Thomas Edison’s visitors, so the story goes, had to push hard to open his front gate: he was using their energy to pump water up to his house. This “crowdsourcing” his water supply was a trivial exploitation and might even have benefitted his visitors by helping them (ever so slightly) stay in shape. Your visits, whether you know it or not, also pump water for a bunch of “Edisons” every day, and it’s not clear that you’ll regard this exploitation as entirely harmless.
I’m speaking, of course, of your visits to websites. And the “Edisons” in question here are typically businesses that collect information about what interests consumers and potential consumers.
Each time you visit most commercial websites, your browser is engaged to contribute data to a server somewhere, often the server of the site you’re visiting, but more often the computer of a company that’s struck a deal with the website you’re visiting. This all happens sub rosa and quite out of our awareness—strictly machine to machine. But there’s a way to surface this traffic and to learn about who wants what from you.
Ghostery is a free browser plugin that works with all the majors: Firefox, Safari, Chrome, Opera and IE. Once installed, it pops up a temporary and tiny window when you visit a site, showing all the “bugs” that are seeking—and taking—data from your browser. If you’re curious as to who’s behind these calls on your data, Ghostery will give you a more stable window setting things out in considerable detail. So, for example, when I visit cnn.com, Ghostery informs me that the entities in the image to the right have acquired some data from me. More information from Ghostery explains that DoubleClick DART is a Google company that helps advertising companies trace the impact of their campaigns; to do that, it harvested my IP address and such things as my browser type, language settings, page views, and the time and date of my visit to CNN. There is no information on how long DoubleClick DART retains such information.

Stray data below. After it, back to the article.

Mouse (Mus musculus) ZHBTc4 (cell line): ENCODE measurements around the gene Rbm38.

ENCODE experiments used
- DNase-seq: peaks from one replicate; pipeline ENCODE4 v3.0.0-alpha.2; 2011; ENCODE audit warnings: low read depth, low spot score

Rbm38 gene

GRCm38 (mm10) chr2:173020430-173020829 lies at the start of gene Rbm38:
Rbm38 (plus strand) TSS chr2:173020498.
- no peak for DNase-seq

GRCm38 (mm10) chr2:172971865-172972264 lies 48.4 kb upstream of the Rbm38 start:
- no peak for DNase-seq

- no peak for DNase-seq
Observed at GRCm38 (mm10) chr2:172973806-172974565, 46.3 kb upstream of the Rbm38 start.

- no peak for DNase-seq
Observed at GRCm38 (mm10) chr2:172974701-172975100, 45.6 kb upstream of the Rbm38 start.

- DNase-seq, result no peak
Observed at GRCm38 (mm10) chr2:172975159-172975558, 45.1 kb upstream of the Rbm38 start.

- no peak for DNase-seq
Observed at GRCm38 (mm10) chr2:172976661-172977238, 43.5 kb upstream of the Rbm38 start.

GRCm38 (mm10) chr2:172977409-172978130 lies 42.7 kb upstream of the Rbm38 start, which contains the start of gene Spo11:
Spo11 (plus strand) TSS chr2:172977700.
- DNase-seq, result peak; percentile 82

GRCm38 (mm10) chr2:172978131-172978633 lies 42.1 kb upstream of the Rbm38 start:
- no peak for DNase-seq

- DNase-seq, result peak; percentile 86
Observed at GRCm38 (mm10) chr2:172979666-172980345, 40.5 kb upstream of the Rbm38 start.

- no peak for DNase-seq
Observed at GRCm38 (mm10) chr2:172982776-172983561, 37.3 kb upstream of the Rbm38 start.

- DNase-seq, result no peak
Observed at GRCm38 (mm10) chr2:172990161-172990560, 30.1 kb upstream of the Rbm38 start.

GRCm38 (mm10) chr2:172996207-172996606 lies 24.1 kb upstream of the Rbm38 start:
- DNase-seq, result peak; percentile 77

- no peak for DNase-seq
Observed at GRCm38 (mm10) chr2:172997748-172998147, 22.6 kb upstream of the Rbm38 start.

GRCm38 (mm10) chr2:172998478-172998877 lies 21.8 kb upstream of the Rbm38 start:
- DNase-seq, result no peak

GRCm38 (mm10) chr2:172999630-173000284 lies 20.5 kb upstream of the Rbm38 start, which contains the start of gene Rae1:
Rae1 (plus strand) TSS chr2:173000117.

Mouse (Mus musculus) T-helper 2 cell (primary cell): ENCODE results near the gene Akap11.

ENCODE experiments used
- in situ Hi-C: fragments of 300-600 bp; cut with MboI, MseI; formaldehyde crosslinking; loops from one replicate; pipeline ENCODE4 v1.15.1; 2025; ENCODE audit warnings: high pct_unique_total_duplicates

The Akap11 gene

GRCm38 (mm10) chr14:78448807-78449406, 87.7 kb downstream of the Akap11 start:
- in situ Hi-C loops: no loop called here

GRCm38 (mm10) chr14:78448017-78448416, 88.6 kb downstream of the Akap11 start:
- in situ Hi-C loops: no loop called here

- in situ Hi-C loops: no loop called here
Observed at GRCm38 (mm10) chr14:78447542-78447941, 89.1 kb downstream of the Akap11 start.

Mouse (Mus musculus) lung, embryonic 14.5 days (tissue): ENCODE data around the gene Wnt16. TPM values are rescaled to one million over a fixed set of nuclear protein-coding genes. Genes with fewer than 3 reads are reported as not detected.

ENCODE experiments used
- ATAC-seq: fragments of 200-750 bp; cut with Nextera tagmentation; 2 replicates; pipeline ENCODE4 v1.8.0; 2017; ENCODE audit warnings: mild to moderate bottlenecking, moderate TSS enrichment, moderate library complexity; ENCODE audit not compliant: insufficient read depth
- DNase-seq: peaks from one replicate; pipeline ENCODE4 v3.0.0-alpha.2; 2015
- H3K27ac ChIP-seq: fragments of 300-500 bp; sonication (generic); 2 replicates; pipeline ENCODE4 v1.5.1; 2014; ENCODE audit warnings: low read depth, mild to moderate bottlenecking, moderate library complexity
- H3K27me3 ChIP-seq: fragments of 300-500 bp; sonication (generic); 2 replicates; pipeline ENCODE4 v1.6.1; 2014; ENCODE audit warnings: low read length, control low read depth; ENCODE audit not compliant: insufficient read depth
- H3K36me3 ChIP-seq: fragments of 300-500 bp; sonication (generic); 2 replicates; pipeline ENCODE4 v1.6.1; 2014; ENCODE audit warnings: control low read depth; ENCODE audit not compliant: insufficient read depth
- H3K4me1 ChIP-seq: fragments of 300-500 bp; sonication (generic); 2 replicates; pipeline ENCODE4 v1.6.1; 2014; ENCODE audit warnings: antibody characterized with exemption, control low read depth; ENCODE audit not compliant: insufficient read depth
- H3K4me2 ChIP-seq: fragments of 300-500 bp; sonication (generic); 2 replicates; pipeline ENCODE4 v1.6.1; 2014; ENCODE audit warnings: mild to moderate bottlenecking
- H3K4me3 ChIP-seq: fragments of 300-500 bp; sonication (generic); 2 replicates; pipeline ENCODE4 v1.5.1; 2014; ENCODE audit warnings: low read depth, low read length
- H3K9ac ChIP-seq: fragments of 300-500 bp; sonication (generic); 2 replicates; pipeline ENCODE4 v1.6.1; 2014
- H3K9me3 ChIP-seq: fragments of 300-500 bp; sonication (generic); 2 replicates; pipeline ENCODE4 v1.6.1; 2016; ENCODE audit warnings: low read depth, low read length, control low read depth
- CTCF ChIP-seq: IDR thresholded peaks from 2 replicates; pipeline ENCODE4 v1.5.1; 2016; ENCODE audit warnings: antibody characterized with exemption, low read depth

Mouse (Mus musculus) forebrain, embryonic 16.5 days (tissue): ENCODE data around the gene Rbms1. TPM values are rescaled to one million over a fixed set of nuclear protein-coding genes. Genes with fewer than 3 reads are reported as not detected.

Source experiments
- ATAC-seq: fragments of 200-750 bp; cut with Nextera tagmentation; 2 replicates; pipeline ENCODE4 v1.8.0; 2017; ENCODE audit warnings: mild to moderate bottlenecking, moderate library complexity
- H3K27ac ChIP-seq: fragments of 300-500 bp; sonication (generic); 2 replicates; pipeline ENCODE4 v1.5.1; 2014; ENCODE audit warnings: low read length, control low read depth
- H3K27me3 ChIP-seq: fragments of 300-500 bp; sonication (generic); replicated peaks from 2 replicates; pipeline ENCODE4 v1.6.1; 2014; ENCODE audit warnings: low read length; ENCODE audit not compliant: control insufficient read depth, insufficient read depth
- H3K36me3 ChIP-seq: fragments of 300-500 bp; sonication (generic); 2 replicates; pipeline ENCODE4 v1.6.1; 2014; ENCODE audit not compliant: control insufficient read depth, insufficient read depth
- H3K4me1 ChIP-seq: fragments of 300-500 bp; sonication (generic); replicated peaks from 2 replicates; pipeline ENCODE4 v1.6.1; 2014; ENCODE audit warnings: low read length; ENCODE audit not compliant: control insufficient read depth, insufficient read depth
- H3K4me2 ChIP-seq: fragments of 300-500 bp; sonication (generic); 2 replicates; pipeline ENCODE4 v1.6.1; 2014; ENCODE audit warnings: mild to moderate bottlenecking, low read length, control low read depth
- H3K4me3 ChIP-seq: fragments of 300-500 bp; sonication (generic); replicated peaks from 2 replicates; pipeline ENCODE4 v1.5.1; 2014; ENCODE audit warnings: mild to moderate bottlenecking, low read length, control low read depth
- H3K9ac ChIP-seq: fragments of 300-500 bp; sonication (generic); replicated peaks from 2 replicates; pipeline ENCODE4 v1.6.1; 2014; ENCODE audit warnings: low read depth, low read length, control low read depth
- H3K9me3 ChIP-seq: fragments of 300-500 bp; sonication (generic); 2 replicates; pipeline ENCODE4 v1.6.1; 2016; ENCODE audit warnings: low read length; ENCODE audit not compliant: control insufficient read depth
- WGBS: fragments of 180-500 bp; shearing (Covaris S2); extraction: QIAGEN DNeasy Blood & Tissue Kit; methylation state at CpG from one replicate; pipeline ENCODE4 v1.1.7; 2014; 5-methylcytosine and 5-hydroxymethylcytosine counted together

As the Ghostery report points out, most of this data is anonymous. There’s no information on what some peepers, such as Dynamic Logic, collect, though. However, it’s unlikely that unless a login is involved my browser could be made to disgorge personal data.
But my IP address is almost always taken and it is, as Ghostery puts it, “pseudonymous,” meaning that though it doesn’t point directly to me personally, it may provide enough information to enable the curious to track me down. It’s this “pseudonymous” link to the other data that’s most likely to bother people.
The privacy implications of all this “harvesting” are uncertain. I imagine that a determined person or agency with access to a lot of data could isolate my individual behaviour eventually; and that’s faintly disquieting, even if I only visit boring and ordinary websites. For those involved in high-stakes enterprises, any such leakage might be too much. Ghostery offers you the opportunityt to block unwanted data harvesting of this sort, though I’ve no idea how certain they can be of success in this. So if you find the notion of businesses snooping on your browsing habits unpleasant, you might give Ghostery a go.
Finally, it’s got to be pointed out that Ghostery itself sets no “bugs”—at least according to its own plugin. Slaw, however, does aid in the collection of data as a trade-off for using the Add This function at the bottom of each post, and via Google Analytics, which tells us who’s reading what on our site.
Oh, and the Edison story? Entirely apochryphal, as you might have guessed.